On Saturday, I completed 20 miles; the next time I see a number that high on my watch will be October 26. I can barely contain the excitement.

A Relentless Pursuit

IMG_1799.JPGFall is here, and my running body knows it.

The sun is not rising until nearly 7 AM, and it is setting nearly 12 hours later; daylight hours are getting shorter and shorter. Now the mornings call for sweaters and scarfs, and hot coffee (or pumpkin spice latte) is the obvious choice for the morning’s pick me up.

As my body adapts to the weather by swapping out shorts for pants and light blouses for blazers, so too is my body adapting to the cooler temperatures through my running.

Waking up this past week since the fall equinox, my alarm has coincided with pitch black darkness. Sunrise remains at least twenty minutes away when I begin my morning runs, which means running through streets still lit by the street lights and birds still not alert enough to realize that morning is upon them.

Yet even as I run down shaded roadways, I’m reminded why this time of year is the perfect time to be a runner. My skin feels a slight tingle when I walk out the door and realize that the humidity has finally left the city and been replaced by a refreshing chill. As my feet hit the pavement, the hard crunch of leaves breaks up the silence on my path.

My pace picks up, too, No longer pushing myself through swampy feel-like temperatures or sunshine burning down on my bare shoulders, my body settles into a comfortable pace that is remarkably speedy, yet comfortable; it’s not as challenging as it felt previously to run sub eight, even sub 7:45, min/miles. It seems I have hit my groove.

IMG_1801.PNGMaybe that groove can be attributed to the last three months of effort. Leading up to October, I have spent the majority of my marathon training running in temperatures over 80 degrees and relentless humidity, with the awkward tan lines to prove it. Now with fall’s arrival and the big race less than a month away, my optimism is beaming.

As I hope to stay strong and healthy, October will be a month of self-care and dedication. I have worked so hard up to this point. The hardest thing between now and race won’t be my 20-miler on Saturday, but rather ensuring that nothing gets in the way of me crossing the finish line on October 26. I can’t control the weather that day, but I can control how my body performs.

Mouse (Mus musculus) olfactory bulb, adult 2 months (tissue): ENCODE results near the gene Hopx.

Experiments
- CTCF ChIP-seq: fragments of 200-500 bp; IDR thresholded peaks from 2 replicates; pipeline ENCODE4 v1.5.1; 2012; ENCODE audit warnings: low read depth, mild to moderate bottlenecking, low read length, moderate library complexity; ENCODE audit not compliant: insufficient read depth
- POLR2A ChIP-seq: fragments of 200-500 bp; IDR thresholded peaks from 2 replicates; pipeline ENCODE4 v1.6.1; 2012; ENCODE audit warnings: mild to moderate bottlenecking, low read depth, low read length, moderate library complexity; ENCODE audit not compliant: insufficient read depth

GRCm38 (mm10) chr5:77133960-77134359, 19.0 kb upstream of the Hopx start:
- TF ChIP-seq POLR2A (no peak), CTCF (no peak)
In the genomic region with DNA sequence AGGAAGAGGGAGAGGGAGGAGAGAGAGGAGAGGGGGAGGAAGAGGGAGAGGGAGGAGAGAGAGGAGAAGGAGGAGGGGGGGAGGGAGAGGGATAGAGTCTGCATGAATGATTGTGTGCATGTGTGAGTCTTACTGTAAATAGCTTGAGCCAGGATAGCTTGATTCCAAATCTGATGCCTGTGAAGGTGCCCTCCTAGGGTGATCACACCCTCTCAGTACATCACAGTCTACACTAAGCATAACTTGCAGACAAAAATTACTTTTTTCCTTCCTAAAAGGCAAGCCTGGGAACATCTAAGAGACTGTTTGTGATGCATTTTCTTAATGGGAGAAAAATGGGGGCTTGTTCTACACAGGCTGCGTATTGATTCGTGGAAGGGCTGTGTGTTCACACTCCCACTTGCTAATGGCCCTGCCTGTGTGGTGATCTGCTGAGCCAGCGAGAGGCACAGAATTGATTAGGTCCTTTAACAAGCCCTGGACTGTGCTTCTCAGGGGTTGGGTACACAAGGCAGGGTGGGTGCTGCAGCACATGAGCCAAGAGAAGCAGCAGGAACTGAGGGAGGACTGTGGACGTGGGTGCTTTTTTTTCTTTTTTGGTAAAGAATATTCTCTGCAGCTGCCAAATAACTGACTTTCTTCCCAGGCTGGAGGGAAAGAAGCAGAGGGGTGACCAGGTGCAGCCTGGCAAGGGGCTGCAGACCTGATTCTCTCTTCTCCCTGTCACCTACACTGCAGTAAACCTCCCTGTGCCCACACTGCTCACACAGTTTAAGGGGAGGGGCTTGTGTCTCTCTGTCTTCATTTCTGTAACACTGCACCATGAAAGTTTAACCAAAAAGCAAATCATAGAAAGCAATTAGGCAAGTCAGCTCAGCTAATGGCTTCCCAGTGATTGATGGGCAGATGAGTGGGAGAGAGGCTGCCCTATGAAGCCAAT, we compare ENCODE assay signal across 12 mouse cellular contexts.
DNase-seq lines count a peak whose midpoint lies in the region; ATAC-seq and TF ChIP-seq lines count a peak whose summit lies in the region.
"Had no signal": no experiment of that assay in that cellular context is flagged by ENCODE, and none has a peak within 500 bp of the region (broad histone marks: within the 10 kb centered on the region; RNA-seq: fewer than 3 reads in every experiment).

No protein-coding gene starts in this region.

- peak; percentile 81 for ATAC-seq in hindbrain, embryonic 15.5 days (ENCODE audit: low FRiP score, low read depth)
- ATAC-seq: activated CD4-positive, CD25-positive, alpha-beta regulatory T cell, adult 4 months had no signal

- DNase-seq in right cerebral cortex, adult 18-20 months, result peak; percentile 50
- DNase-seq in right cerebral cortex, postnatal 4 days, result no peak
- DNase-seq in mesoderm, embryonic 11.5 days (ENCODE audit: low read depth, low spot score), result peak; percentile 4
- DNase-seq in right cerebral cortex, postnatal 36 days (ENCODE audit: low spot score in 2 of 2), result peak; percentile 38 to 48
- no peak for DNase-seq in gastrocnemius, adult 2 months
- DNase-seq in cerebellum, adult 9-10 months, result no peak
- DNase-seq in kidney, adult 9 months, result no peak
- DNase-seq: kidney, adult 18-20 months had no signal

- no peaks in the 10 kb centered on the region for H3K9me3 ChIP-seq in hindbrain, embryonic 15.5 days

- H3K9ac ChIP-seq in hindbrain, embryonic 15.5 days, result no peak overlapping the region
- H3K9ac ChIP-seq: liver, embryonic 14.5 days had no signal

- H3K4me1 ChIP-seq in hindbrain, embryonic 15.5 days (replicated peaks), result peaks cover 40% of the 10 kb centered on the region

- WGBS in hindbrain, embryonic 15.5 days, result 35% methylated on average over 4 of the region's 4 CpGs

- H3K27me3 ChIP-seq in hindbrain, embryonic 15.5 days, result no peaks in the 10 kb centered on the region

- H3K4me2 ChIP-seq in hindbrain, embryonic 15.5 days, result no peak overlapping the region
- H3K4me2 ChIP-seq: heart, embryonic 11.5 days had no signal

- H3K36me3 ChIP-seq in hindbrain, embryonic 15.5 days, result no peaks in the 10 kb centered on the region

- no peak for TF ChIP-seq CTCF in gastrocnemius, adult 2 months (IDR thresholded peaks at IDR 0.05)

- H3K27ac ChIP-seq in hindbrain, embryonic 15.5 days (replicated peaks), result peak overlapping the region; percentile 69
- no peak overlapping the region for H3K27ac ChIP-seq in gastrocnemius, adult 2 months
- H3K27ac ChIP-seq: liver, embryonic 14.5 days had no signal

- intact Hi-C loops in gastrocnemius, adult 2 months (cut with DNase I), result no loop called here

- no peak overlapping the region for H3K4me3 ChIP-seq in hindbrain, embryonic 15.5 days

Sure, something could go wrong, but I can’t let myself focus on those “ifs.” Earlier this year a situation had me spending too much time doubting myself and whether I should have taken certain actions to avoid what led to an unfortunate result. But rather than letting myself do that through this process, I am staying optimistic; I know I have worked hard and when it comes time for race day, I don’t want to have any doubts about whether I am ready. Because I will be.

 

 

One. Month.

IMG_1778.JPG30 days until the 2014 running of the Marine Corps Marathon.

26.2 miles on the course through D.C. and Virginia.

20-miler scheduled for next’s week Saturday long run.

13-mile run to transition into taper mode.

11 gatorade bottles taking up space in my fridge.

(sub) 7 minute mile, my fastest pace on the track this season.

6 pairs of running socks to choose from for each run.

4 longs run left to go.

3 more evenings at the track.

1 month to conquer.

Bring. It. On.

The Day I Beat Mother Nature

IMG_1681.JPGLast week I was in major fight with Mother Nature.

Monday signaled the beginning of September, the unofficial start of fall. Time for sweaters, pumpkin lattes and apple cider doughnuts. Yet Mother Nature did not get the memo. Or she was ignoring it.

Monday of last week was Labor Day. With the day off, I figured I could wake up alarm-free and set out for my training’s scheduled seven miles. That didn’t happen; I blame the weather. By the time I woke up by 8:00 AM, it was already over 75 degrees outside. Add in the humidity, and it made it easy for me to decide to stay in bed.